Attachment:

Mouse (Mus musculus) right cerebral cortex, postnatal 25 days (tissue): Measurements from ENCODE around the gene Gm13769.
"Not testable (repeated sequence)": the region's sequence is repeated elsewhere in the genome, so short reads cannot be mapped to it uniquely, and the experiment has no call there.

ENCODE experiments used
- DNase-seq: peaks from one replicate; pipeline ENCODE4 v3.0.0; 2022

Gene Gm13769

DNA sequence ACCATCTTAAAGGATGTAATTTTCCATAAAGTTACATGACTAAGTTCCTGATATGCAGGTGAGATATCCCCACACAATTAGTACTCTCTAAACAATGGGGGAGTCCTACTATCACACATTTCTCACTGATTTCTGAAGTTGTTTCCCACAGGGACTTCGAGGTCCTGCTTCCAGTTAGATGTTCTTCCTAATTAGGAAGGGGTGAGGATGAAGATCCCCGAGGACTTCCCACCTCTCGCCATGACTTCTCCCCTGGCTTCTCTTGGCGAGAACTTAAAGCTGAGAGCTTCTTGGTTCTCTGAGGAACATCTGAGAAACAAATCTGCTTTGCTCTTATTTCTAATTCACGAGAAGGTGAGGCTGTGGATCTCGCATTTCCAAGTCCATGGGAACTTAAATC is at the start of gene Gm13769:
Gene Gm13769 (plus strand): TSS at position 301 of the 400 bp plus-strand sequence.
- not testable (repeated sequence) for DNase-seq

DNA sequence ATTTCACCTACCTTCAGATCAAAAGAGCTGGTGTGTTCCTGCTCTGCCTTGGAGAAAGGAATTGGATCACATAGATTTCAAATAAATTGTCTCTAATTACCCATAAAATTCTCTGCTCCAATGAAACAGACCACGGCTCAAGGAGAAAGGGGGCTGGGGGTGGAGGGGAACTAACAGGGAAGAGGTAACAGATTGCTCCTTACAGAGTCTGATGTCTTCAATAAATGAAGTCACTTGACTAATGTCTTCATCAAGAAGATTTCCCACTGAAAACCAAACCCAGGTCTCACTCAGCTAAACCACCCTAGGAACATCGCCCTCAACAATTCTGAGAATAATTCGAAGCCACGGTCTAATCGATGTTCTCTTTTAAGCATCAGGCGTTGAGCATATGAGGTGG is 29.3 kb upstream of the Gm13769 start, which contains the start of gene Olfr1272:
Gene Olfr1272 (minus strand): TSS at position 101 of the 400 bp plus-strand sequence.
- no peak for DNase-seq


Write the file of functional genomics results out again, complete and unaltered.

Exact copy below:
Mouse (Mus musculus) right cerebral cortex, postnatal 25 days (tissue): Measurements from ENCODE around the gene Gm13769.
"Not testable (repeated sequence)": the region's sequence is repeated elsewhere in the genome, so short reads cannot be mapped to it uniquely, and the experiment has no call there.

ENCODE experiments used
- DNase-seq: peaks from one replicate; pipeline ENCODE4 v3.0.0; 2022

Gene Gm13769

DNA sequence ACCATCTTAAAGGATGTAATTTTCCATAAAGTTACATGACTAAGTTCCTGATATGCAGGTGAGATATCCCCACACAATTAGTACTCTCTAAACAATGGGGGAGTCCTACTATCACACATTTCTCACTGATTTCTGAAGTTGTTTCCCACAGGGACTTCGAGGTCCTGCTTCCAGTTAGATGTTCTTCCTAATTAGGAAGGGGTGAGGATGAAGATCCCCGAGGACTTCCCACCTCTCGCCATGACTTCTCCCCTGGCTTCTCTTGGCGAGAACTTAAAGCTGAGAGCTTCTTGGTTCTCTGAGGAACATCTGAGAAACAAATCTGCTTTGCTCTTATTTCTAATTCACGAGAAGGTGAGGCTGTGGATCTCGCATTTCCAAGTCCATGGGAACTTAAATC is at the start of gene Gm13769:
Gene Gm13769 (plus strand): TSS at position 301 of the 400 bp plus-strand sequence.
- not testable (repeated sequence) for DNase-seq

DNA sequence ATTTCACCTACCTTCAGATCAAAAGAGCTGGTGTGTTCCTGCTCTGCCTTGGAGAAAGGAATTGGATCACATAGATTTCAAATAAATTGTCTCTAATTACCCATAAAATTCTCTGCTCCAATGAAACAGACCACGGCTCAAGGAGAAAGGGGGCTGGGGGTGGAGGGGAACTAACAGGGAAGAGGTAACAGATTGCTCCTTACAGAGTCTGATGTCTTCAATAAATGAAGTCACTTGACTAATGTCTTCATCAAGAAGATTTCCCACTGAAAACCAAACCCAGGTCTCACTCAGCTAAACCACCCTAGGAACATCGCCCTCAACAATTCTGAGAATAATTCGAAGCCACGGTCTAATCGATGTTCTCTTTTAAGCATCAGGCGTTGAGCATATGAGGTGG is 29.3 kb upstream of the Gm13769 start, which contains the start of gene Olfr1272:
Gene Olfr1272 (minus strand): TSS at position 101 of the 400 bp plus-strand sequence.
- no peak for DNase-seq